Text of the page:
The success of some groups in covering their contributors has drawn a strong reaction from the state Fair Political Practices Commission that sued in court to force the books to open.
Parks Alliance “Dark Money”
San Francisco saw the equivalent in the November parks bond measure as money flowed through the Parks Alliance into the bond campaign without disclosing the Parks Alliance donors.
Moreover, the Parks Alliance so far has failed to file reports for the most critical portion of the campaign season, including a year-end report of its spending.
“Even a brief review of the 2012 reports filed by Parks Alliance, as provided on the SF Ethics Commission website, readily shows that they have committed multiple reporting violations and are liable for many thousands of dollars in fines,” former Ethics fines officer Oliver Luby told CitiReport.
“None of their reporting for the June 2012 election was electronically filed, in violation of the law. Their reporting of independent spending against the spring Coit Tower ballot measure is incomplete, omitting even the basic information of who they paid for television ads, in violation of the law. Their August spending for ballot arguments in support of the November Parks Bond measure triggered disclosure obligations for the remainder of 2012, even if they spent no further funds on the election after August, yet they submitted no reporting regarding what they did during the period of October to December, in violation of the law,” observed Luby in a review of the group’s filings.
“Moreover, the incomplete independent spending disclosures submitted by the Parks Alliance state that they received thousands of dollars in contributions, including large contributions from political committees, which conflicts with the fact that most of their reporting was structured in way that tells the public that they had no campaign contributors to disclose,” continued Luby. “Their incomplete contribution reporting strongly suggests that they should have formed a recipient committee and completely disclosed contributors, vendors, sub-vendors, and their ongoing cash balance.”
“If you factor in the years of other large donations to them disclosed by Behest reports filed by elected officials, they present a compelling case for needing to be investigated and audited” said Luby.
Luby noted that the Ethics Commission itself may be at fault for failing to review the filings.
“The main campaign filing delinquency review that the SF Ethics Commission regularly conducts applies only to candidates and recipient committees, not to entities like the Parks Alliance, nor for critically important independent expenditure reporting. When I was on the Ethics Commission staff, I pointed out those omissions to Ethics management and subsequently administered specialized canvasses for each election to ensure that independent spending and groups like the Parks Alliance were properly reporting based on the information made available to the agency. After I left in June of 2010, my guess is that Ethics discontinued the specialized canvasses and no longer police when groups like Parks fail to file, except when citizens do the legwork and file complaints, maybe,” said Luby.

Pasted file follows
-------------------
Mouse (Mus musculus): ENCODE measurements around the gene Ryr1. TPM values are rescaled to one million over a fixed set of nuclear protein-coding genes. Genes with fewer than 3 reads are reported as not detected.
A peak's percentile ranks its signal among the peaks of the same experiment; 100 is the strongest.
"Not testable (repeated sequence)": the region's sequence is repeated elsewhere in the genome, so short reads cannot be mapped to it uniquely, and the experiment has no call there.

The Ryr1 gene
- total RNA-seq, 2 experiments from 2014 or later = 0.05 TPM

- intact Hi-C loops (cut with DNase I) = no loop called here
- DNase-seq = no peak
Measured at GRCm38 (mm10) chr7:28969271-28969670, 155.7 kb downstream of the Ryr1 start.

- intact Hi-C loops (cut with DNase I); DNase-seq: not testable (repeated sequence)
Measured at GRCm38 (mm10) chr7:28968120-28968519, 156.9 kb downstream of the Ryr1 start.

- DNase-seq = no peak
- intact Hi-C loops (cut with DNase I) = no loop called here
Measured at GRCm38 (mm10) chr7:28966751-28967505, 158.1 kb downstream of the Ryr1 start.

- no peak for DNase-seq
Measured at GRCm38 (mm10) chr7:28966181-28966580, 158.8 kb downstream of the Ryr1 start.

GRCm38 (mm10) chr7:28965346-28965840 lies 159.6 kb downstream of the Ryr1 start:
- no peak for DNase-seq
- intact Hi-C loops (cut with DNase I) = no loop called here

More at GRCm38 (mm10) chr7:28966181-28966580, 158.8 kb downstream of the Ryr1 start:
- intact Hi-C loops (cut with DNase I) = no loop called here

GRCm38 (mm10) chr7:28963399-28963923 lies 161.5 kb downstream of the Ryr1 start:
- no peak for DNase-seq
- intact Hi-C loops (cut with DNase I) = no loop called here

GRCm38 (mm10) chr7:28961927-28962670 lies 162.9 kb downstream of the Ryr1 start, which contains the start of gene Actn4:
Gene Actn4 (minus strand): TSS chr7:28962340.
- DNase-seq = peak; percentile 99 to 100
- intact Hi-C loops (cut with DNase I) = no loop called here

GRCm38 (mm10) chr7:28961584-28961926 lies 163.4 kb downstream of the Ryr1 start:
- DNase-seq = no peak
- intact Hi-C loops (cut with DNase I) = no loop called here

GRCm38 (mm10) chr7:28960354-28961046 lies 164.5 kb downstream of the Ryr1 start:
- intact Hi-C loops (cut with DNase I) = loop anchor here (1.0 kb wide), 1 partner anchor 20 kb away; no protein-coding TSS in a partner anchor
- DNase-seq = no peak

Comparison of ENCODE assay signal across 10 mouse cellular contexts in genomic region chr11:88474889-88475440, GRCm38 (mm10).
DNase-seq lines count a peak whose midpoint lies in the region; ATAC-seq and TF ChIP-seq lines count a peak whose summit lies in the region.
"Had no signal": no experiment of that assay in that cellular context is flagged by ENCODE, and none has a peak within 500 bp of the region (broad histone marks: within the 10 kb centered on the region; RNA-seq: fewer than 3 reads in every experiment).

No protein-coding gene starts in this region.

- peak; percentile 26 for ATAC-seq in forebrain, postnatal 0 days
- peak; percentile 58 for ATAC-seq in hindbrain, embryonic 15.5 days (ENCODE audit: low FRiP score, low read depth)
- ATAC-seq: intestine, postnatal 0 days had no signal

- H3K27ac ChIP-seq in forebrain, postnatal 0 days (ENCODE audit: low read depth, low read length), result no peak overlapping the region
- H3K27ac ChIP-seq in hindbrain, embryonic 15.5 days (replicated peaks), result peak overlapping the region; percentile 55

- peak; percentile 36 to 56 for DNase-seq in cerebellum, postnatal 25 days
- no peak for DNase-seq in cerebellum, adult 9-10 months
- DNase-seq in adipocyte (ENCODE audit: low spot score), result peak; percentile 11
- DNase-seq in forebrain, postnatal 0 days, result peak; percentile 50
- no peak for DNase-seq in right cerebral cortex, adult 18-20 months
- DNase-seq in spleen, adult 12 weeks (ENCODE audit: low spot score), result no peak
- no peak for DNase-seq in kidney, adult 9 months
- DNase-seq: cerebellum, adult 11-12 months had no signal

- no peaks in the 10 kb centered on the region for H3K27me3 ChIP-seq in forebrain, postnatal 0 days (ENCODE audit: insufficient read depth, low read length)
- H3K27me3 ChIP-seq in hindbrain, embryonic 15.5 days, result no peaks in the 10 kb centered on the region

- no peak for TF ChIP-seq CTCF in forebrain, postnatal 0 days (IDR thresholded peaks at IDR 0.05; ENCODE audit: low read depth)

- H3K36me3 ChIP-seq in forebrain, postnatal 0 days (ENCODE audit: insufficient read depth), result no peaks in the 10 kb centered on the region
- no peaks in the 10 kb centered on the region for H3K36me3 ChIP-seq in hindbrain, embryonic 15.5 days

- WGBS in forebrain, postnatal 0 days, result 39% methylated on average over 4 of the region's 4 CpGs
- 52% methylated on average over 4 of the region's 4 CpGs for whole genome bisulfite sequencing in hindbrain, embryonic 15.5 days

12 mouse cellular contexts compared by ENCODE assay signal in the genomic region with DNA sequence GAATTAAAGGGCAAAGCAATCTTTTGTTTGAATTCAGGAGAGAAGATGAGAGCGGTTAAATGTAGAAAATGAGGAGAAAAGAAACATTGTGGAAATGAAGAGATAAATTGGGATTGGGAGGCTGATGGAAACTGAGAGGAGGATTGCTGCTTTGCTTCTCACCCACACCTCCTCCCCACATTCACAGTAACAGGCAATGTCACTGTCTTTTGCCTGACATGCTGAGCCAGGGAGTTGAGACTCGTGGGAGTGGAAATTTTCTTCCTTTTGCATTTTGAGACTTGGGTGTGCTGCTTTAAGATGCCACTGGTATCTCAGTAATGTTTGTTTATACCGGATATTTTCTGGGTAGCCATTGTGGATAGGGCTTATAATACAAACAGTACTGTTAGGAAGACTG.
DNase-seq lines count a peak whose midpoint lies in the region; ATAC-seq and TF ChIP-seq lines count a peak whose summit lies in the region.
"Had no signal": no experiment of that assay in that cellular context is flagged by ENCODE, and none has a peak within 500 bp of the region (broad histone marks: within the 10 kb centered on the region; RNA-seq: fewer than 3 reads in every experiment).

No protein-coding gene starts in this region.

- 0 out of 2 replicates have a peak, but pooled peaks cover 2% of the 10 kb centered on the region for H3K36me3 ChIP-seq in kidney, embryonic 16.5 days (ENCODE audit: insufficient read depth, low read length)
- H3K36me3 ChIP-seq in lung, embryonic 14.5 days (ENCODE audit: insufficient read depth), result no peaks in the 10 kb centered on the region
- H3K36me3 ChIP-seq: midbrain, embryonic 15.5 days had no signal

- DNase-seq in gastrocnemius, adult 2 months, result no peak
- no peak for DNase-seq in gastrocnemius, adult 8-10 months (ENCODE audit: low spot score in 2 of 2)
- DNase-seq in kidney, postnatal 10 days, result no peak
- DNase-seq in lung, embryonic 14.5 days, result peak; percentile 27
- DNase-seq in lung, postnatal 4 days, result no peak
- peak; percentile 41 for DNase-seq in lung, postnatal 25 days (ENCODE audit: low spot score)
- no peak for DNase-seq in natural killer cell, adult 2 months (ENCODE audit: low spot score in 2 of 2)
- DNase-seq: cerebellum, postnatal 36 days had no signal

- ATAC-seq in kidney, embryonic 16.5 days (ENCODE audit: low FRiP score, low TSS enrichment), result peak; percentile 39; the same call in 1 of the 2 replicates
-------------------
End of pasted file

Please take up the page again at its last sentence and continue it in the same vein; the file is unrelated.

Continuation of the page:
The Ethics Commission staff told CitiReport that they would contact the Parks Alliance and remind them that they need to file.
Behested Payments Raise Flag
The disclosure of payments made at the behest of city officials to nonprofits raises further questions on whether the Parks Alliance became a funnel for contributions that could count as a tax write-off, something that is not permitted for direct political contributions.
Virtually all the “behested payments” made last year at the request of city officials went to the Parks Alliance, including $100,000 from Zynga weeks before the November election – a period that the Parks Alliance has yet to disclose. Zynga was appointed by Mayor Lee to work on the rewrite of the city’s tax law that ended up benefitting social media companies.
Such contributions are legal and a regular feature in state and city life. When the contributions come from businesses seeking City Hall approvals for their plans, however, their filing in a relatively obscure part of the Ethics web page makes it difficult for the public to gain the transparency that is promised.
Currently Mayor Lee has said he is making calls for contributions to close the gap in funding for the America’s Cup, with payments going to the nonprofit established to channel those funds. To date he has not filed any reports of contributions to that effort made at his behest. The filings are required monthly.
During this same period, Lee can expect that the expenses for his upcoming trips to China and later for his trip to Paris to celebrate Willie Brown’s 80th birthday will be picked up by lobbyists and contractors, operating through the Sister City nonprofit that also does not report donors.